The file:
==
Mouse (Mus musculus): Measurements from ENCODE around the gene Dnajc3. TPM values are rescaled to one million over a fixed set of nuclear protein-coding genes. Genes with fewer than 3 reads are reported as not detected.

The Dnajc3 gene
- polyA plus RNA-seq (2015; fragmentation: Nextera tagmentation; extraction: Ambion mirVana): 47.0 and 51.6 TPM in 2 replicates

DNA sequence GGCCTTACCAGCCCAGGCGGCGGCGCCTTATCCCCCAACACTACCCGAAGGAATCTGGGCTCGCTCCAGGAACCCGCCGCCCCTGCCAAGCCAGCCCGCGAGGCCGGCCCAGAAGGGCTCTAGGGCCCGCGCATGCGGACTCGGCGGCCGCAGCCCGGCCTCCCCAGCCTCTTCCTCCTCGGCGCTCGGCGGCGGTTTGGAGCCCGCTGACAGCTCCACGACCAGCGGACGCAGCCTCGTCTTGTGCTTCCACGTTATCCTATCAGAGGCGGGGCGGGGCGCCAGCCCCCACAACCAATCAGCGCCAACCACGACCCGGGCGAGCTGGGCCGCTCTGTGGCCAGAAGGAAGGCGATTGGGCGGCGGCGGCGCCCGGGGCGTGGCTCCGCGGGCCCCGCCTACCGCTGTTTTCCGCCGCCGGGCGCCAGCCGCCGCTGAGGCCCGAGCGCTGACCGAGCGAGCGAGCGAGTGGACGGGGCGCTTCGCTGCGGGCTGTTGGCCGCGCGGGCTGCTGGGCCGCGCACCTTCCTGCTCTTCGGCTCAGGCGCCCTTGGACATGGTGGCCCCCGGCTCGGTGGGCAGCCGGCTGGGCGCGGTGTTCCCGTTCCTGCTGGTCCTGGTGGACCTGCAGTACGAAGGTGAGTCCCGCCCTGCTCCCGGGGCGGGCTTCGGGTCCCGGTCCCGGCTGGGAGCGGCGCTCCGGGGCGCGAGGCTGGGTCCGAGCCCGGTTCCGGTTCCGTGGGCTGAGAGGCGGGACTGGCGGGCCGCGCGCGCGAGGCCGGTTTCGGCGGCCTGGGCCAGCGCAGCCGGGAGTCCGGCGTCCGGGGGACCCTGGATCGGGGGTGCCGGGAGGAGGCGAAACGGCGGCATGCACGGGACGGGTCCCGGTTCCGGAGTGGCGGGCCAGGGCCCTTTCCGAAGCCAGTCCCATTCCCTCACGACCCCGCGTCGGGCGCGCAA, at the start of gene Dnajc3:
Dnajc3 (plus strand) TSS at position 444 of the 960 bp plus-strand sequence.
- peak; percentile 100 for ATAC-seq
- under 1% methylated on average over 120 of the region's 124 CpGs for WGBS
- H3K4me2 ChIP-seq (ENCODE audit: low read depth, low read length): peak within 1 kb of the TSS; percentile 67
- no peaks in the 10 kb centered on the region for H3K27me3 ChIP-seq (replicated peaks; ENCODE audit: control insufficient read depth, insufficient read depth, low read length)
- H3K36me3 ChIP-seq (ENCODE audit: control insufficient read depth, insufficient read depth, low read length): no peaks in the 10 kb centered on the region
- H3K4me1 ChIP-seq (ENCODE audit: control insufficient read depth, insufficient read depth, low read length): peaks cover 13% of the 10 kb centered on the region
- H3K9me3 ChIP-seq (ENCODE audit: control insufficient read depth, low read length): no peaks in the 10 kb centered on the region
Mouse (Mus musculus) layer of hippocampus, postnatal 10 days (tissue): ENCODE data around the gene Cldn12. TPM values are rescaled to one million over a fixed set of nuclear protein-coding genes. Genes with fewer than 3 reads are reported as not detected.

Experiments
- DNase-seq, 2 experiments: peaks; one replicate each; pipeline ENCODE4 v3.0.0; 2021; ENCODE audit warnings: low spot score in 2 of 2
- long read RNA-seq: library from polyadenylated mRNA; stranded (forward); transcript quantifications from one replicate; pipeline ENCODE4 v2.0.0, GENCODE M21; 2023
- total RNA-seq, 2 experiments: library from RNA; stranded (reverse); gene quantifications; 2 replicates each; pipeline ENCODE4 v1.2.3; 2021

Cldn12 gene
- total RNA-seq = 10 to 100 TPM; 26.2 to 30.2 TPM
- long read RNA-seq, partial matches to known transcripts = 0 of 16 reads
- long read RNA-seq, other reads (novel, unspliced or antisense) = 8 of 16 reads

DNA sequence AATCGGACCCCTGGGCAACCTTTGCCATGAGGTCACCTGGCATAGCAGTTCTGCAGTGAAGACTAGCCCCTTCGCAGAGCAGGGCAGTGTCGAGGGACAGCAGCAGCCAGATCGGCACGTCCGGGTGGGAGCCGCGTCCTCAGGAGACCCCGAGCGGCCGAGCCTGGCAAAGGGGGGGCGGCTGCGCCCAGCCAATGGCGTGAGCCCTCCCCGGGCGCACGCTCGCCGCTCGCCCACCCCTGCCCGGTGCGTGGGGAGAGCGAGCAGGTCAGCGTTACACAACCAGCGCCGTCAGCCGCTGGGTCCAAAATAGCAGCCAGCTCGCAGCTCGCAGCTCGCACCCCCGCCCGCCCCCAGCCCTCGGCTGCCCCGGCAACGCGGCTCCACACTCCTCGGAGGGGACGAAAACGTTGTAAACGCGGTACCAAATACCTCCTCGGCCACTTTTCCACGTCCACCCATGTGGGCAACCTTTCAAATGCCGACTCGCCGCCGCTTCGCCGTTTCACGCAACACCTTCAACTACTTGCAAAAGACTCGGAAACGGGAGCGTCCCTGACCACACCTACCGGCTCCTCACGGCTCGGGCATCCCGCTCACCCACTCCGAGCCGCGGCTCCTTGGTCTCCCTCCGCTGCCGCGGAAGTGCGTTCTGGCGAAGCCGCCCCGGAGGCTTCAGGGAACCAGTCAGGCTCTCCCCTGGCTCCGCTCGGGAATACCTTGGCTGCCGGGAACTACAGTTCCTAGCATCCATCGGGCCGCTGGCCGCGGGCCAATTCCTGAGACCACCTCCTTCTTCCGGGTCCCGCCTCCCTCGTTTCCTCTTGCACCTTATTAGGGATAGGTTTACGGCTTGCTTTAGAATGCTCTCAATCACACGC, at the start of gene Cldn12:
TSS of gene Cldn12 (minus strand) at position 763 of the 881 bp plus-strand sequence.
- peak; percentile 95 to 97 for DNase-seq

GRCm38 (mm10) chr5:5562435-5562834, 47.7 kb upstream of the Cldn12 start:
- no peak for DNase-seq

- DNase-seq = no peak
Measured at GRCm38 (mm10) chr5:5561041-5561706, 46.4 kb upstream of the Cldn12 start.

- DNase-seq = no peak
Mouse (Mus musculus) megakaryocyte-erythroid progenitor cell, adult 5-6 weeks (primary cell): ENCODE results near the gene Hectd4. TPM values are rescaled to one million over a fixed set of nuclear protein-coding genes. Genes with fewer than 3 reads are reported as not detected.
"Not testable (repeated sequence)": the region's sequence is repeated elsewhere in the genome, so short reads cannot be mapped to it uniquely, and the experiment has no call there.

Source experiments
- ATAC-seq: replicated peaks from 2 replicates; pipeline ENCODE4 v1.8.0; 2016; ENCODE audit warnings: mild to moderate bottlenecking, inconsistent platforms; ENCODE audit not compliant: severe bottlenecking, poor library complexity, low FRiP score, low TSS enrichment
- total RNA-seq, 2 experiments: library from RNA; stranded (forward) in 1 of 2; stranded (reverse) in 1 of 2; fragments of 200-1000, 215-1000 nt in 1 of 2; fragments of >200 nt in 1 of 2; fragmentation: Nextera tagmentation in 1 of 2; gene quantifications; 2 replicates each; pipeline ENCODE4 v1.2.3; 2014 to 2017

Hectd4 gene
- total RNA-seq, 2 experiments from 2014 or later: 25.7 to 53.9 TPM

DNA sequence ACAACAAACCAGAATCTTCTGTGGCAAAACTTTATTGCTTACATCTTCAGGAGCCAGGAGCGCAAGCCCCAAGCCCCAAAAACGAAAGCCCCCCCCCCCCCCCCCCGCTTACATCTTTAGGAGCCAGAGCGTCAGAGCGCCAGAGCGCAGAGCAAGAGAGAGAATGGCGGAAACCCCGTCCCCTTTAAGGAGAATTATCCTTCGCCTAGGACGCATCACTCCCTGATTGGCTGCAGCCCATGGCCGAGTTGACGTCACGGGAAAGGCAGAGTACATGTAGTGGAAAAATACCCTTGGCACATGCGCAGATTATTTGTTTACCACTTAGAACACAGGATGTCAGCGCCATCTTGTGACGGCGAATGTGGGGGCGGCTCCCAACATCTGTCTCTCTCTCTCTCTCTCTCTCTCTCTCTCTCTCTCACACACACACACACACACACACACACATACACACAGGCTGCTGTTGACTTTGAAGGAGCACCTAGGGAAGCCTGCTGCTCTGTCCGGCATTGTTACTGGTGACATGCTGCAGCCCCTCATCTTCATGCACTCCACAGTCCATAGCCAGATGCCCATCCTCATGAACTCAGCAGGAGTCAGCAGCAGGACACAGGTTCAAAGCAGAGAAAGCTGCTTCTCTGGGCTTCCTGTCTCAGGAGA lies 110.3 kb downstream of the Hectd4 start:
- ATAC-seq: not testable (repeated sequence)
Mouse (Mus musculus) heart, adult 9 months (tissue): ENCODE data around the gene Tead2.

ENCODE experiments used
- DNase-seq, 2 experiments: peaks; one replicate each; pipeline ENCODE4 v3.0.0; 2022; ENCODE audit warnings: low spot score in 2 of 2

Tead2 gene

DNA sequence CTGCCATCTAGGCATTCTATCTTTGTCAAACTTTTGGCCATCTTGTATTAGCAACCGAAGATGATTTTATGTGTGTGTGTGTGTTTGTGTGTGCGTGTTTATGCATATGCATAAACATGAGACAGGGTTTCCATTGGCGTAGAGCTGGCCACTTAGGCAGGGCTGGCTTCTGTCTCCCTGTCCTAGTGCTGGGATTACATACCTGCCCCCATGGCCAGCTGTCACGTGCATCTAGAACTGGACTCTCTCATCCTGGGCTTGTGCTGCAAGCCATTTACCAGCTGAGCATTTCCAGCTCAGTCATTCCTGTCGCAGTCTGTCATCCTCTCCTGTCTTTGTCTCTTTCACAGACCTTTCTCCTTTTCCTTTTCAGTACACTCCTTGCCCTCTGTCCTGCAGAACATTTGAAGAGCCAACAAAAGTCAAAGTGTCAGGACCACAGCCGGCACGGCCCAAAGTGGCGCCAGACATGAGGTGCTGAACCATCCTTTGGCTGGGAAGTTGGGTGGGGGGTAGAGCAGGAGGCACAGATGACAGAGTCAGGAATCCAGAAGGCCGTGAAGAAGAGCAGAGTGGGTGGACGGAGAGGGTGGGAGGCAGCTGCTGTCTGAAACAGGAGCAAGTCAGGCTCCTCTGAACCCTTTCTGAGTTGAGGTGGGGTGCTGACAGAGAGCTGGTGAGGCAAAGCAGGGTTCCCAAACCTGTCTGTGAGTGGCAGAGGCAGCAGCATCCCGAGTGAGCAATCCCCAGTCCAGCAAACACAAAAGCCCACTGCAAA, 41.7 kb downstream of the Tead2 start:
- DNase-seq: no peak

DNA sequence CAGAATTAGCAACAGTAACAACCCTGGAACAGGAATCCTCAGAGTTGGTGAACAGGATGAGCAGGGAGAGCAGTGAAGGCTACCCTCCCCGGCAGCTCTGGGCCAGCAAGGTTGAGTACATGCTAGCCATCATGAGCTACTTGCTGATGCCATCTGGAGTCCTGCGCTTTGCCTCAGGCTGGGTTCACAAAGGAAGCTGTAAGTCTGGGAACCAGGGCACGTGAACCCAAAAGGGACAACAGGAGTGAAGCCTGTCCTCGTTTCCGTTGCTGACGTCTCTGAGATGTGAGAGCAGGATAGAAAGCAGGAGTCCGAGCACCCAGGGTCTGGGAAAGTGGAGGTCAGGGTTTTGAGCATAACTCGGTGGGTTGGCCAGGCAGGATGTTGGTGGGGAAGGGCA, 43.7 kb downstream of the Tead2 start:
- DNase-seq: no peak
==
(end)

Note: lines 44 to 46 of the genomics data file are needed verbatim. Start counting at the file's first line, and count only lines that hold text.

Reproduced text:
- DNase-seq: no peak

DNA sequence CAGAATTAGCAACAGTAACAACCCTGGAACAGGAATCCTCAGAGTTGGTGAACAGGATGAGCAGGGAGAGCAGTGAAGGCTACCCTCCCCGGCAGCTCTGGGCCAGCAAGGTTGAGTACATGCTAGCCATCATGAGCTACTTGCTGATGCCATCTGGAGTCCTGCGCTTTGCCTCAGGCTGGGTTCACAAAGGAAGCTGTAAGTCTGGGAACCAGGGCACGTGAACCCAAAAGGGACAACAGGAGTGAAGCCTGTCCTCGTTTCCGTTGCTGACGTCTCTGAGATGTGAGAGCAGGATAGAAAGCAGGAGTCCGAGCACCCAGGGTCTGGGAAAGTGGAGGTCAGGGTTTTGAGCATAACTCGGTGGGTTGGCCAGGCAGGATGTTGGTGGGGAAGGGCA, 43.7 kb downstream of the Tead2 start:
- DNase-seq: no peak